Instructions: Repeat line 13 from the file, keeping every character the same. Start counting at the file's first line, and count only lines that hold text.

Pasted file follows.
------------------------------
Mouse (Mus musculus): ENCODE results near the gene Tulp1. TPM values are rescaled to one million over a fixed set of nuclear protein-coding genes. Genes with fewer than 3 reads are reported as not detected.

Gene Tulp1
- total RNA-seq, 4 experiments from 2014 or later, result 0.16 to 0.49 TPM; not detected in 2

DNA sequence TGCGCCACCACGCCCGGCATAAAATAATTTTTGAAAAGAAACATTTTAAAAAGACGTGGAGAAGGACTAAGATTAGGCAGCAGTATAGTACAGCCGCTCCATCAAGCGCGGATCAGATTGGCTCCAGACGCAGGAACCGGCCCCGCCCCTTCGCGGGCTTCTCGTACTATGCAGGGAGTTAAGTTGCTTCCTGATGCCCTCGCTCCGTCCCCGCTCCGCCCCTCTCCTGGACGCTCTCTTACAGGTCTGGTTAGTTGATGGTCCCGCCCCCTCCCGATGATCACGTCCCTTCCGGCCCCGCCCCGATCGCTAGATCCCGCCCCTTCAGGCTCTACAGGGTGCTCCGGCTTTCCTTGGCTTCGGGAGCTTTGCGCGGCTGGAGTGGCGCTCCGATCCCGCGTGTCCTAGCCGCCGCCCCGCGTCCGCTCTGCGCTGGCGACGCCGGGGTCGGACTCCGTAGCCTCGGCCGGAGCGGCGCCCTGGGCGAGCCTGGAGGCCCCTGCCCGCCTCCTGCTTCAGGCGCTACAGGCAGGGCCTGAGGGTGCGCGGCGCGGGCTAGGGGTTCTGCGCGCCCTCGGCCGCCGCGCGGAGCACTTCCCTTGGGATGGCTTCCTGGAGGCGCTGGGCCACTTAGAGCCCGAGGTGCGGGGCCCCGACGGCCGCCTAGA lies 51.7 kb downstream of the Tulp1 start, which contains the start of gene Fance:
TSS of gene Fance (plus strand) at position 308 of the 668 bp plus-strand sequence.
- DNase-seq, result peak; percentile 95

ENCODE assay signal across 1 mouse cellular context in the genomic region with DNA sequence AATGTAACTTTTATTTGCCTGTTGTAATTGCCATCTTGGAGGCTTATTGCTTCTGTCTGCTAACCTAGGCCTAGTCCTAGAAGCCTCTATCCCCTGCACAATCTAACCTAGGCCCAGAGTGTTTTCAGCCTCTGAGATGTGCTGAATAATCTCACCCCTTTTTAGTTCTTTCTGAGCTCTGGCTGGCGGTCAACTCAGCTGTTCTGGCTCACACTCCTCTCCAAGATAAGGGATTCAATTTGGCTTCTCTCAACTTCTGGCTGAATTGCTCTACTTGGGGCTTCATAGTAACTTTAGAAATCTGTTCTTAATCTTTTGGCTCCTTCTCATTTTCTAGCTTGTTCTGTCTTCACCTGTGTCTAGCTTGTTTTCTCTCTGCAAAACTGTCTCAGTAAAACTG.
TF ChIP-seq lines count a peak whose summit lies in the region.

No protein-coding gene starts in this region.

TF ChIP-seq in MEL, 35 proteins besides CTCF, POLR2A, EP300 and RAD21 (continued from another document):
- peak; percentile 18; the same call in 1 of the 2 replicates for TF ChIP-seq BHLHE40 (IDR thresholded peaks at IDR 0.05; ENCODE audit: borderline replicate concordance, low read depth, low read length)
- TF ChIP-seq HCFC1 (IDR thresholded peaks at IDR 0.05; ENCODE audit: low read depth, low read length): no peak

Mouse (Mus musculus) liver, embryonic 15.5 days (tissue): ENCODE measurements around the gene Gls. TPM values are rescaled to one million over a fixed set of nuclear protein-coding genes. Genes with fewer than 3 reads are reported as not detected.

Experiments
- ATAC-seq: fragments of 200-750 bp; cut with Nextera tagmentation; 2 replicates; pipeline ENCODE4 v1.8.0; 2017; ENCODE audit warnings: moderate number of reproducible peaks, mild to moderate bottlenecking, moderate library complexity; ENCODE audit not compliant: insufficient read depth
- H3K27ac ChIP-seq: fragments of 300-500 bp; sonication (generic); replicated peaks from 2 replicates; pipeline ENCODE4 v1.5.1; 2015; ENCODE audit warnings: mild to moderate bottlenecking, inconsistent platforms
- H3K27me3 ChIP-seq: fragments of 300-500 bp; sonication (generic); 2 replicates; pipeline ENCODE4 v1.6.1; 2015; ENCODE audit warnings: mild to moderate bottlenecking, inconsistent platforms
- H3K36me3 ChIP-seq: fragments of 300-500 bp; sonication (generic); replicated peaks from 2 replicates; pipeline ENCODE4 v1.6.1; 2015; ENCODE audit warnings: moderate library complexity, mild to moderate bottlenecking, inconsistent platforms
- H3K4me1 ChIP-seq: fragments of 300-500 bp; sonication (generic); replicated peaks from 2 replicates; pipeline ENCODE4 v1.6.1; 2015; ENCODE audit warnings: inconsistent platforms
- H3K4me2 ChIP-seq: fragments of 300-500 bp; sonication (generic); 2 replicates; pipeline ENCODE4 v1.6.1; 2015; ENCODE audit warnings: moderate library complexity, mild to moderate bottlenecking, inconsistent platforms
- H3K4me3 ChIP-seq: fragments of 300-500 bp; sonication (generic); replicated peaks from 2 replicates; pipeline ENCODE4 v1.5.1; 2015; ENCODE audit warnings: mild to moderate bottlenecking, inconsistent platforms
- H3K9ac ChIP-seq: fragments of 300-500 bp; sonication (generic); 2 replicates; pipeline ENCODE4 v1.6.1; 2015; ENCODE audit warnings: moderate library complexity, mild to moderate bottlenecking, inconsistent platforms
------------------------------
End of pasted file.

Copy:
Mouse (Mus musculus) liver, embryonic 15.5 days (tissue): ENCODE measurements around the gene Gls. TPM values are rescaled to one million over a fixed set of nuclear protein-coding genes. Genes with fewer than 3 reads are reported as not detected.